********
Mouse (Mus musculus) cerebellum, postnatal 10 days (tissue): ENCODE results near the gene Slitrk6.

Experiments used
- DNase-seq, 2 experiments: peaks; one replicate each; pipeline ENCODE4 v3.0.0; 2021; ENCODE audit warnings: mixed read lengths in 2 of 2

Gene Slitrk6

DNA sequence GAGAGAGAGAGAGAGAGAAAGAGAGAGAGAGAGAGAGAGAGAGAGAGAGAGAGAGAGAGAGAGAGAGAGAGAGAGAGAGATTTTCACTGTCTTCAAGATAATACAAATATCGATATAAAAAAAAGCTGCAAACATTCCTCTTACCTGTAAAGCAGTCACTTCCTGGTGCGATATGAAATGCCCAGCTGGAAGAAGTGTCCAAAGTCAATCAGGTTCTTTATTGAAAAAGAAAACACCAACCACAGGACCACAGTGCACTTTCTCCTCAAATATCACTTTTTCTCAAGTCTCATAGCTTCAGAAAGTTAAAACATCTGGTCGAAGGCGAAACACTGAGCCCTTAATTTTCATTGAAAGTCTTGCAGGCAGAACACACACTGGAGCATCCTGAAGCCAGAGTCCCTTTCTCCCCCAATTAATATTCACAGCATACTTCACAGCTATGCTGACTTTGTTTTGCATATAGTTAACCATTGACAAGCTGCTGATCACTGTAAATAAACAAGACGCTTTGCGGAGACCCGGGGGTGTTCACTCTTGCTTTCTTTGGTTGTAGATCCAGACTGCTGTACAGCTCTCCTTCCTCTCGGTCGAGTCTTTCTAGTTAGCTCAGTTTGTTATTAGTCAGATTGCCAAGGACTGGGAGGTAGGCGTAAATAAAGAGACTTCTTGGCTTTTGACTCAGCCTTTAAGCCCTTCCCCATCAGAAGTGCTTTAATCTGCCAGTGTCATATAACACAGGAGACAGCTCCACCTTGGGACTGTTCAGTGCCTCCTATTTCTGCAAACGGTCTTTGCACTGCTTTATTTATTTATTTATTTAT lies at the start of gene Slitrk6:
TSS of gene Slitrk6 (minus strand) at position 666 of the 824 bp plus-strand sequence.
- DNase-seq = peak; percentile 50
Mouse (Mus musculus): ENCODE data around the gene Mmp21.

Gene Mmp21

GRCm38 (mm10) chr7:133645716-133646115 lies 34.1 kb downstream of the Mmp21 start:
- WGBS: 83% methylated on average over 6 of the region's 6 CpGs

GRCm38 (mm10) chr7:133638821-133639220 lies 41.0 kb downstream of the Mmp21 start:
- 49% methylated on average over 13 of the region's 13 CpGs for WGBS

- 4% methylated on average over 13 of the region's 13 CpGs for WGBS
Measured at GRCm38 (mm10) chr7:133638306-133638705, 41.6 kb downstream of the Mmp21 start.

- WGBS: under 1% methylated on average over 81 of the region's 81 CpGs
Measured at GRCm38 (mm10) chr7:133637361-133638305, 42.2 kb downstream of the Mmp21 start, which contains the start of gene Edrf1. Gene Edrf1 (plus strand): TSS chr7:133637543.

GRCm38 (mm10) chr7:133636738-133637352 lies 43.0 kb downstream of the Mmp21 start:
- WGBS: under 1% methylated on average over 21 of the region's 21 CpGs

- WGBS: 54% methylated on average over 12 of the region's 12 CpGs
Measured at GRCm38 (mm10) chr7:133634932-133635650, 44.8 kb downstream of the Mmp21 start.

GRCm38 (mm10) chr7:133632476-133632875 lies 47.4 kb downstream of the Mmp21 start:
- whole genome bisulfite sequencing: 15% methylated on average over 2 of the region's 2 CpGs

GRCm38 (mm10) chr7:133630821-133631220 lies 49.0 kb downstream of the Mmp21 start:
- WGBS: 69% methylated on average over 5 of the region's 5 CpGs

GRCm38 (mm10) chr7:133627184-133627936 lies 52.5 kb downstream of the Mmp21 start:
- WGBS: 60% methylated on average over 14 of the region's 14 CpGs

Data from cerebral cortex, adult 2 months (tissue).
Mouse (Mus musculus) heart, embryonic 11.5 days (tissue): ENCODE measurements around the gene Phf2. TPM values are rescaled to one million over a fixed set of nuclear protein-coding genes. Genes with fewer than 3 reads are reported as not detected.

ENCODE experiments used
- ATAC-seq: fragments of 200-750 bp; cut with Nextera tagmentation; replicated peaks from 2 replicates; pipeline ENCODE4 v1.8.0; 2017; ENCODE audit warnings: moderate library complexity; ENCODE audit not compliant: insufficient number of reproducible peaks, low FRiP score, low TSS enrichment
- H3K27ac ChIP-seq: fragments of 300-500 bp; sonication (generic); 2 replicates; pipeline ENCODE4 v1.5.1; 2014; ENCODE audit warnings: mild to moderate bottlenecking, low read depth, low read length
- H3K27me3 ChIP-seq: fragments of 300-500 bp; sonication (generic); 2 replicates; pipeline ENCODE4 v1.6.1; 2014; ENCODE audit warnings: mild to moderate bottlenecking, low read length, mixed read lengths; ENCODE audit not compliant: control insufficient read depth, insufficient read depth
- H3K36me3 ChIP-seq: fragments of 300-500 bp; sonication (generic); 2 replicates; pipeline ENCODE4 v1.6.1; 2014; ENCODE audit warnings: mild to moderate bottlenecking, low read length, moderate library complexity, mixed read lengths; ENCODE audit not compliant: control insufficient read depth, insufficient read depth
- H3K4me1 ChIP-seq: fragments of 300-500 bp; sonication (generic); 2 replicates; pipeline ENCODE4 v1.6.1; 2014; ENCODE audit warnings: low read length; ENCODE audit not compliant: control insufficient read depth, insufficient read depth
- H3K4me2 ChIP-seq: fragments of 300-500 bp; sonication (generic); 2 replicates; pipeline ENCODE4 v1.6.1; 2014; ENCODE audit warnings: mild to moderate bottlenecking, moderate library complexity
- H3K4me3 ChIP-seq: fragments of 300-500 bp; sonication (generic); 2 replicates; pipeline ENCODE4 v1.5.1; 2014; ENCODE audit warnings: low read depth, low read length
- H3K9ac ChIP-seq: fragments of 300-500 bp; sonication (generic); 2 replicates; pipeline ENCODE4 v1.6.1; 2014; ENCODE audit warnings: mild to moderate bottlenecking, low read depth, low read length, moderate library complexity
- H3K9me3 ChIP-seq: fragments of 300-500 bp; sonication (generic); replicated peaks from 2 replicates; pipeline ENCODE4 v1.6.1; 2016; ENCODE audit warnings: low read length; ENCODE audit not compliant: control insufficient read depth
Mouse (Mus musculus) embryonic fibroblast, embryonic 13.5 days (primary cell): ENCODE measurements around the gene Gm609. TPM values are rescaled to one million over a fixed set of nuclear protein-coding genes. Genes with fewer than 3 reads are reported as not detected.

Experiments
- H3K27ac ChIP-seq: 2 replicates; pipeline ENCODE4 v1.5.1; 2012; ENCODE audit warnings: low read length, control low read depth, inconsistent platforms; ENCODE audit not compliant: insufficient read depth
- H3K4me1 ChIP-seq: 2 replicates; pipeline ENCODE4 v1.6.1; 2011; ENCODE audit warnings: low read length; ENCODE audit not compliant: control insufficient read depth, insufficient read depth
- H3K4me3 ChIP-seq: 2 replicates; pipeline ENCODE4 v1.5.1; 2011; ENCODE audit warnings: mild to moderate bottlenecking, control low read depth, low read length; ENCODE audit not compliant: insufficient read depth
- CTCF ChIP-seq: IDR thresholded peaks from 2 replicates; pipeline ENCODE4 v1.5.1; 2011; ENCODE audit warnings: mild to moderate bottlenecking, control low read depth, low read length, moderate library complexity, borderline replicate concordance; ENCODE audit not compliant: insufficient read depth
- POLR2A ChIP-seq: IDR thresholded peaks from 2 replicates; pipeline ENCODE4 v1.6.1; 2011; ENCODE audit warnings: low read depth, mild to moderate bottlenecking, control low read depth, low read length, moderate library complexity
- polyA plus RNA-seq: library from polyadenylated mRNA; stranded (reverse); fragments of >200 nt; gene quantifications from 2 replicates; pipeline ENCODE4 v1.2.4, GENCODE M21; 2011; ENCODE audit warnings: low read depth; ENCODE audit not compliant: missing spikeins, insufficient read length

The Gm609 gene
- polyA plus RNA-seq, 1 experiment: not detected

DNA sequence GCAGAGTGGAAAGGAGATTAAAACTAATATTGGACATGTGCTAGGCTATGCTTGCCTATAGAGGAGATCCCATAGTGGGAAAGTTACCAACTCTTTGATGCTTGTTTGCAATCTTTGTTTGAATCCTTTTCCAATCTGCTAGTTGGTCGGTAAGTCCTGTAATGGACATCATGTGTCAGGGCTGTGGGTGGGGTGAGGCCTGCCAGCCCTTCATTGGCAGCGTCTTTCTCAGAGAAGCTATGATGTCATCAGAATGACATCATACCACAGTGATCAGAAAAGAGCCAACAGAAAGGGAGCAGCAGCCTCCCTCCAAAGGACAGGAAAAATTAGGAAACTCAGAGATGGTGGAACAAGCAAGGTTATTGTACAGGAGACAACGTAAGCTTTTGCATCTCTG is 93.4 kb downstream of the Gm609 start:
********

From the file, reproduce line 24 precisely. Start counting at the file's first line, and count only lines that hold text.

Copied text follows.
GRCm38 (mm10) chr7:133630821-133631220 lies 49.0 kb downstream of the Mmp21 start: